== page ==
by Stephanie Baldwin
“In all my work what I try to say is that as human beings we are more alike than we are unalike.” -Maya Angelou
Doubled over in laughter, Frances and I are smacking the table between us with the free hands that we aren’t using to hold each other for stability. Our eyes filled with tears, the laughter between us only grows louder as we realize what a scene we are causing in a place normally so quiet. I felt like she had been my best friend for ages, but we had only met 5 days before.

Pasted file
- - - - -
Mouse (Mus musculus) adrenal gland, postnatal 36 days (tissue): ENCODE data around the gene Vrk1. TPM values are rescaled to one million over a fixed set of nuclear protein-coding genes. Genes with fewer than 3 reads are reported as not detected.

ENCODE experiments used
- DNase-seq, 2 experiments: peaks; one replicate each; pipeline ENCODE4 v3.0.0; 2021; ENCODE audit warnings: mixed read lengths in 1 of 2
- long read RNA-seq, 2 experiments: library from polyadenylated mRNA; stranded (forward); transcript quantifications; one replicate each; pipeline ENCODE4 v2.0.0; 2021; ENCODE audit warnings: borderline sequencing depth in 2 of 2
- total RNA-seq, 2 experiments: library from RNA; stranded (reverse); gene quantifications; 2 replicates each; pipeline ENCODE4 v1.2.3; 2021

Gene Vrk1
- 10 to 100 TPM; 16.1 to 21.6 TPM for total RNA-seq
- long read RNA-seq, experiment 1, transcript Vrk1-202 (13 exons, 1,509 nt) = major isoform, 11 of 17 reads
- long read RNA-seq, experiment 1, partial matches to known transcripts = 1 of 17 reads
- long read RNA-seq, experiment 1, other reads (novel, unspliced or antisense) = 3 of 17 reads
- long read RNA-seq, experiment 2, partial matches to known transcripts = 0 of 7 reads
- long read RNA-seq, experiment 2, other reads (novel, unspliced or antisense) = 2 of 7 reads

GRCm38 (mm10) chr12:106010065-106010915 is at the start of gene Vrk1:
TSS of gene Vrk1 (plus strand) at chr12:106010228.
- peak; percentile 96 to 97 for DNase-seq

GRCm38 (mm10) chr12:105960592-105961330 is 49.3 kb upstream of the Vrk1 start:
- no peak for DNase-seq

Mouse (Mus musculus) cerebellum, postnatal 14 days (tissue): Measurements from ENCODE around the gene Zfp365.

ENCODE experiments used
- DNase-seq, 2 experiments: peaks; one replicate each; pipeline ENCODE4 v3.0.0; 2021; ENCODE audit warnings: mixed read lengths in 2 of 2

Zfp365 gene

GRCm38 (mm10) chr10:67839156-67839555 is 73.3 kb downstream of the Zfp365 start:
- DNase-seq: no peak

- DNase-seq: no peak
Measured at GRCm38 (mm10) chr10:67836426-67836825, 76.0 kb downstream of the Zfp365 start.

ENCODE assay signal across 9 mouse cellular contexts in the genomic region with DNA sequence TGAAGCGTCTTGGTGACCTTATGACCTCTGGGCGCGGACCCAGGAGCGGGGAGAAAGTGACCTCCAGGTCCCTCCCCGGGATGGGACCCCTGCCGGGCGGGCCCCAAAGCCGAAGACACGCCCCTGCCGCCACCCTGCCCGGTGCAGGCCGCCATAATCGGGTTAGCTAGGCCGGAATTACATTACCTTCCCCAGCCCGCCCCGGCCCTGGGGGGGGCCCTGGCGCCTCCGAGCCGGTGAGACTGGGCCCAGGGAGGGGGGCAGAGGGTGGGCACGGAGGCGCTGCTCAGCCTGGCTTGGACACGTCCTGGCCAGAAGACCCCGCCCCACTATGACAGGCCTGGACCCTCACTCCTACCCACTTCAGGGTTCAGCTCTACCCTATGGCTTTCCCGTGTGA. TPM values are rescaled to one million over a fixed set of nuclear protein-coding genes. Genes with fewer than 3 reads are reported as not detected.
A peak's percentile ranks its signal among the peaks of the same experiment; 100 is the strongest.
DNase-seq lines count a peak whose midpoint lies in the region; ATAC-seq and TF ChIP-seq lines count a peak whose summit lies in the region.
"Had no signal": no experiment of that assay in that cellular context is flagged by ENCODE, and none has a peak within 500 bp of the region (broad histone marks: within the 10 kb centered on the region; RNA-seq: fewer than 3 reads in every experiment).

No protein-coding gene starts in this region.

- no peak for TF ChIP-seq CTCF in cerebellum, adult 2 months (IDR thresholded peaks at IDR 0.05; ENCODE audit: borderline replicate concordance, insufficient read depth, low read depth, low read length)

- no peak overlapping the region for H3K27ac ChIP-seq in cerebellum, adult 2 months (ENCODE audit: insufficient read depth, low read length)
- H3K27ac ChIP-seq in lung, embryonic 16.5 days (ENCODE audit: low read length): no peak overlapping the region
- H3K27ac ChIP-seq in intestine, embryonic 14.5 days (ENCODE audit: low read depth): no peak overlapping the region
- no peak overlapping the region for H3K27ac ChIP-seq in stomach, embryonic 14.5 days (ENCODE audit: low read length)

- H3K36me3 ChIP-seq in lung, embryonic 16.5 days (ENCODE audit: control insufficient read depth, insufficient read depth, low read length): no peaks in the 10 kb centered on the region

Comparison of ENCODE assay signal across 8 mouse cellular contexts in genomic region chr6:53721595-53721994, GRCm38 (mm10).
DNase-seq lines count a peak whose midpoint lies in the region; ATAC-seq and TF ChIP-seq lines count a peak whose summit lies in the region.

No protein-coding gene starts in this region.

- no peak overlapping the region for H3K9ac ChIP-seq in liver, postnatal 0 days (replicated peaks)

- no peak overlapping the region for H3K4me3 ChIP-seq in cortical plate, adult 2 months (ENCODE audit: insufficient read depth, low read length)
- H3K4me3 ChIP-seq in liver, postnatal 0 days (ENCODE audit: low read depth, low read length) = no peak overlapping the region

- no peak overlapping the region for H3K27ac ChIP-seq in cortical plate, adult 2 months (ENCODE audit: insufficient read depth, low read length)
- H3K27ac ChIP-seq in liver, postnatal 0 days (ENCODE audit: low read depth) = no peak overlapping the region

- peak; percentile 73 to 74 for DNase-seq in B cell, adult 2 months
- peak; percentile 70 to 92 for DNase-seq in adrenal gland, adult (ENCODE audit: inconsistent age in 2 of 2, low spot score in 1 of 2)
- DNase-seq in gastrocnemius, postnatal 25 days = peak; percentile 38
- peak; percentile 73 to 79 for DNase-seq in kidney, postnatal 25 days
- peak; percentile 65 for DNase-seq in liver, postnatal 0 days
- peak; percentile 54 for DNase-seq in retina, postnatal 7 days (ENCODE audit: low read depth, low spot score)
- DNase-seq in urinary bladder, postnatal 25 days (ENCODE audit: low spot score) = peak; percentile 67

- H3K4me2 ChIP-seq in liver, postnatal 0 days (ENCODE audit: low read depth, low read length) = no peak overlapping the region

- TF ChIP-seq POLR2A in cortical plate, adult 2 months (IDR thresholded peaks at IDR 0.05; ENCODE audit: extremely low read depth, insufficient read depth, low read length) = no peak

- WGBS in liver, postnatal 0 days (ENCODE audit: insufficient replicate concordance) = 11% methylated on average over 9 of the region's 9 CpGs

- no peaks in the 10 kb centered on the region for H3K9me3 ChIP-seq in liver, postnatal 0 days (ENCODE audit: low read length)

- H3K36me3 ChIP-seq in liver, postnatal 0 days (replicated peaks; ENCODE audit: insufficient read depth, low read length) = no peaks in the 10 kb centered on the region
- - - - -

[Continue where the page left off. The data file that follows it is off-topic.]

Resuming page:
For my school’s 2011 NYC Mission Trip I signed up to work with children; I believed that my brief time with a child would then guarantee a change in the world’s future. Much to my dismay, I was somehow stuck working at St. Patrick’s Home for the Aged and Infirm, the last place I wanted to spend my winter vacation. The first day I was terrified. All of the residents and volunteers were squished into one tiny chapel for a morning Mass. I recall glancing around wide eyed as the residents shuffled in and thinking to myself: My God, this is what death looks like. Half the chapel was cluttered with creaking wheelchairs; the other half with an abundance of canes and walkers. I was trying with all my heart to focus on the service, but I was far too distracted by the violent coughing and obscene yells from confused residents. The only thought that could push through this noise was the fear that I was going to be living somewhere just like this someday. I am going to be the woman alone in that wheel chair, covered with several knit blankets screaming, “Shut up!” to the priest. I am going to be that man, pulling a tube of toothpaste out of his pants, asking the young volunteer if she brushes her teeth with Close-Up. I am going to be one of those women murmuring in the back, or the woman in the corner cradling a plastic baby doll. I am going to be alone and forgotten.